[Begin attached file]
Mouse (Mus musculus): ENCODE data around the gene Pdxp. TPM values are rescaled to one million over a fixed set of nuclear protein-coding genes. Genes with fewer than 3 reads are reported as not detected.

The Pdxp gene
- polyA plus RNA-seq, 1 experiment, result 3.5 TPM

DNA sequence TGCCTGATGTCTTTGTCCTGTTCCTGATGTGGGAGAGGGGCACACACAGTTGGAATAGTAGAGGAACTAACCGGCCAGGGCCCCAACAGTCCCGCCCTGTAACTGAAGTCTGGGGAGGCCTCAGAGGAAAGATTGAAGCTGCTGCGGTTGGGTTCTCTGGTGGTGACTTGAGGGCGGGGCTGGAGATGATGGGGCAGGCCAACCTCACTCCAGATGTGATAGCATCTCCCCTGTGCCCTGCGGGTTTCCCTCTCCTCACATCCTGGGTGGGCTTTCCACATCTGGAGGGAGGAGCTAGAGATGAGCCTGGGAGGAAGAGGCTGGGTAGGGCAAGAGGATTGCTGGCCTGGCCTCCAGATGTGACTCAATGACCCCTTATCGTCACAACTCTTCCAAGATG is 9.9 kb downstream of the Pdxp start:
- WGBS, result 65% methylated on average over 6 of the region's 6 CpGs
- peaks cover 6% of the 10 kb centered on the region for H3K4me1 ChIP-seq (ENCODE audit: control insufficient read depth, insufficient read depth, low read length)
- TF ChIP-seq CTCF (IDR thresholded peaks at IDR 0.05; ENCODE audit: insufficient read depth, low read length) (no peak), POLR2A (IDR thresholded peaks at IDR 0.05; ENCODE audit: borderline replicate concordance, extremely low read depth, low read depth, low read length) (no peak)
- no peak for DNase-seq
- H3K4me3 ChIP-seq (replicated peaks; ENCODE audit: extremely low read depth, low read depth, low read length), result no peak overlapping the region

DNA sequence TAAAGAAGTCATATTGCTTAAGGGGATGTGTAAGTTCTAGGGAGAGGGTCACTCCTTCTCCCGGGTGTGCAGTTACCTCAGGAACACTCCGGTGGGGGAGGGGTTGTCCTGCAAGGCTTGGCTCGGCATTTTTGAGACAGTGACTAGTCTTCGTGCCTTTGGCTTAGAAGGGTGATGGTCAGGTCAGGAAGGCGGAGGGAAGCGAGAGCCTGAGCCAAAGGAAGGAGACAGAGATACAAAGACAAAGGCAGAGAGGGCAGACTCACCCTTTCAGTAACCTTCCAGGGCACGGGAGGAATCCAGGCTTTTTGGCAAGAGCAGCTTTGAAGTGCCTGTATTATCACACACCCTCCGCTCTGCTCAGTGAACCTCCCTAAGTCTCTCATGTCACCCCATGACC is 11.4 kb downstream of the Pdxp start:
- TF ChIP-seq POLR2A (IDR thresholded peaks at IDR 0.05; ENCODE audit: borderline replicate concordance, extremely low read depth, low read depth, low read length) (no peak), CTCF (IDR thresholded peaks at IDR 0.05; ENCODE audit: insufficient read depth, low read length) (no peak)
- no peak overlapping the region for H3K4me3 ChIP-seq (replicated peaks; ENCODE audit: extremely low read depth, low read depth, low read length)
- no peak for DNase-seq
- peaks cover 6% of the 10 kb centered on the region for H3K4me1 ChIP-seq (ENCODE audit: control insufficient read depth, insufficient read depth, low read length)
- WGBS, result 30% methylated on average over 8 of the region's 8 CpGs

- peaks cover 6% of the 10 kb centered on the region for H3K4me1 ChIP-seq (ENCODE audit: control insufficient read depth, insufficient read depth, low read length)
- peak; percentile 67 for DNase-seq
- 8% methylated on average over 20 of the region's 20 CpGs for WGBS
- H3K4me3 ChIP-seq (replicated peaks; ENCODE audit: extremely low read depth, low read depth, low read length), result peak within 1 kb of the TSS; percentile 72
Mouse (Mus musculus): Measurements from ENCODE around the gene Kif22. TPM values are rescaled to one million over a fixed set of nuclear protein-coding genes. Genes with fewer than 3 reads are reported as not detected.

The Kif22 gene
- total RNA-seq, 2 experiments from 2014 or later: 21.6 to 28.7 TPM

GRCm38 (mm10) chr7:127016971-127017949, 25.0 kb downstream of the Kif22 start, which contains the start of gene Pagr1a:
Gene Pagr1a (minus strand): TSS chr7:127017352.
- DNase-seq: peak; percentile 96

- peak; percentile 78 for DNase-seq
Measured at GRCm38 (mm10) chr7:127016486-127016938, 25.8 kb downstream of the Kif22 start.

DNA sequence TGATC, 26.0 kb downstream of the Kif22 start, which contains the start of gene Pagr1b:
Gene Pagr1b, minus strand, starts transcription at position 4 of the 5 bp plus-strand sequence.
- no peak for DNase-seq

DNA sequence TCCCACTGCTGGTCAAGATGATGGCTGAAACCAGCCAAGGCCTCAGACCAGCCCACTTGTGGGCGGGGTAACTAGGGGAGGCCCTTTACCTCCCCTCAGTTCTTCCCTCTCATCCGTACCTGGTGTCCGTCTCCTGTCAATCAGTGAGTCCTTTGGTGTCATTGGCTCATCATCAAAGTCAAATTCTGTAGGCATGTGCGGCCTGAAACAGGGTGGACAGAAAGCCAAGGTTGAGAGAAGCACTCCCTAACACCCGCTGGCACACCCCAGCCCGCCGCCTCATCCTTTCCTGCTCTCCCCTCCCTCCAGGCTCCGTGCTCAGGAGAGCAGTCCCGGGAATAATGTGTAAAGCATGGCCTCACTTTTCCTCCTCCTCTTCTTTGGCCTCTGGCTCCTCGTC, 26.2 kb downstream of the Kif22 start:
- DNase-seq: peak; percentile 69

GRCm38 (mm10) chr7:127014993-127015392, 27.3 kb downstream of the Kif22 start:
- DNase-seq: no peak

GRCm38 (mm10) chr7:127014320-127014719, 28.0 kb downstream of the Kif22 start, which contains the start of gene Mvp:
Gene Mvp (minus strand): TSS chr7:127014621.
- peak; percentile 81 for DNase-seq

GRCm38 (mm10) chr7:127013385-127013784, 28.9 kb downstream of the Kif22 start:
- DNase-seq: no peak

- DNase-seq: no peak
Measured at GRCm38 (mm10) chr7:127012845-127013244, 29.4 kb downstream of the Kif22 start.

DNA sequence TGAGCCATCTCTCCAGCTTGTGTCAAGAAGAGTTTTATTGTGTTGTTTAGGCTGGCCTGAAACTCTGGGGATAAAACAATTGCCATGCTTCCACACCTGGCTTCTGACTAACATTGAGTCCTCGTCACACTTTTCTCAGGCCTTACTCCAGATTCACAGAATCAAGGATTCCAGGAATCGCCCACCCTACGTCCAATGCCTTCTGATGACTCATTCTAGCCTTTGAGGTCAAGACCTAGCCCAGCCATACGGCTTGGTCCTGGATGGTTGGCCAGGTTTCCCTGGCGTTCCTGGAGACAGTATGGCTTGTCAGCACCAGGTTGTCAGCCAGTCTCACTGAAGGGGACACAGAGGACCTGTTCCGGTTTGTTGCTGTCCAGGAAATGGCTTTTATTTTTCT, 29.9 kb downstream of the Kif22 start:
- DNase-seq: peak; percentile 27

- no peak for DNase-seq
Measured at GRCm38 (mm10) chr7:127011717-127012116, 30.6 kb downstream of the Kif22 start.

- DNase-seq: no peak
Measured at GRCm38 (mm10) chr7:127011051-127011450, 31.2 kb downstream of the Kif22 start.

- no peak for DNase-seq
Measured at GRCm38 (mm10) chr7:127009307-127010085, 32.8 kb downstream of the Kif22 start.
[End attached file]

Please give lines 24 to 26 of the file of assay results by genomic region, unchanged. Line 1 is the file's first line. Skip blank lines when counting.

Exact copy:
Gene Pagr1a (minus strand): TSS chr7:127017352.
- DNase-seq: peak; percentile 96

- peak; percentile 78 for DNase-seq